One species with a close ecological relationship to pinyon pine is the pinyon jay. Pinyon jays consume large quantities of pinyon pine seeds when they become available in late summer and early autumn. When seeds are plentiful, individual jays will cache thousands of them for use in the winter and spring nesting season. Many of these seeds are not recovered and, depending on where they were placed, will germinate and contribute to expansion into new areas or infilling of existing stands.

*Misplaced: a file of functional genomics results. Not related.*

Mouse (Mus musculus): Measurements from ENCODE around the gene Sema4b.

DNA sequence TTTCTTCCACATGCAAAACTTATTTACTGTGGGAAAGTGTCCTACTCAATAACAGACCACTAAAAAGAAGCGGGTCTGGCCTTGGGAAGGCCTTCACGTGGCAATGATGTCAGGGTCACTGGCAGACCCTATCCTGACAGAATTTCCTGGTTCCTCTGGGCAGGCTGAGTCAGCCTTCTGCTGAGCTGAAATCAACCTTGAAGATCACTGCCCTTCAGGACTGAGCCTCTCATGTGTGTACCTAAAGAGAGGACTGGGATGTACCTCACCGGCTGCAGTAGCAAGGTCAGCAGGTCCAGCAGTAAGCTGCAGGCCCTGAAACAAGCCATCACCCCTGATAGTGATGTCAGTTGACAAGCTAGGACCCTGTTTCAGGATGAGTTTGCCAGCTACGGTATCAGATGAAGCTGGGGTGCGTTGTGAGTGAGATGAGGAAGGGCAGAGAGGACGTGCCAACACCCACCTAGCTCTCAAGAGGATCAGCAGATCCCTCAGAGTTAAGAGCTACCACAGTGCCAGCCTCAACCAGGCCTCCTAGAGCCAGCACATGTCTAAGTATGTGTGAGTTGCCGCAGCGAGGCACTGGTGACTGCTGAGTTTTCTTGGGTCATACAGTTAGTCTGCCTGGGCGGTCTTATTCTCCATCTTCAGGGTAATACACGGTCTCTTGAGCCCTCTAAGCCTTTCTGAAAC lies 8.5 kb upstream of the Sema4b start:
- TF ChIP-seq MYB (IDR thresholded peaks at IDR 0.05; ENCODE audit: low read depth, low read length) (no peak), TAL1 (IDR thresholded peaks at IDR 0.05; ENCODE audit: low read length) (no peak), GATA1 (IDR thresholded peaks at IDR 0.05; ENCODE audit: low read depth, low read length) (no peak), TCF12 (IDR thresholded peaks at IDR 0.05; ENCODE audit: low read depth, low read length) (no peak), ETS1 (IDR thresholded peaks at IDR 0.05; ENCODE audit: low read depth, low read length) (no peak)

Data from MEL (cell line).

Surprisingly, this intelligent, social bird has seen a steady decline in their rangewide population during the same period of contemporary woodland expansion. To gain a better understanding of how pinyon jays use the woodland, how they select cache sites, and how they might they facilitate the expansion and infill of pinyon pine stands, Forest Service scientists used Forest Service Forest Inventory and Analysis techniques to describe where jays cached pinyon pine seeds and what structural features appear to be important for cache site selection.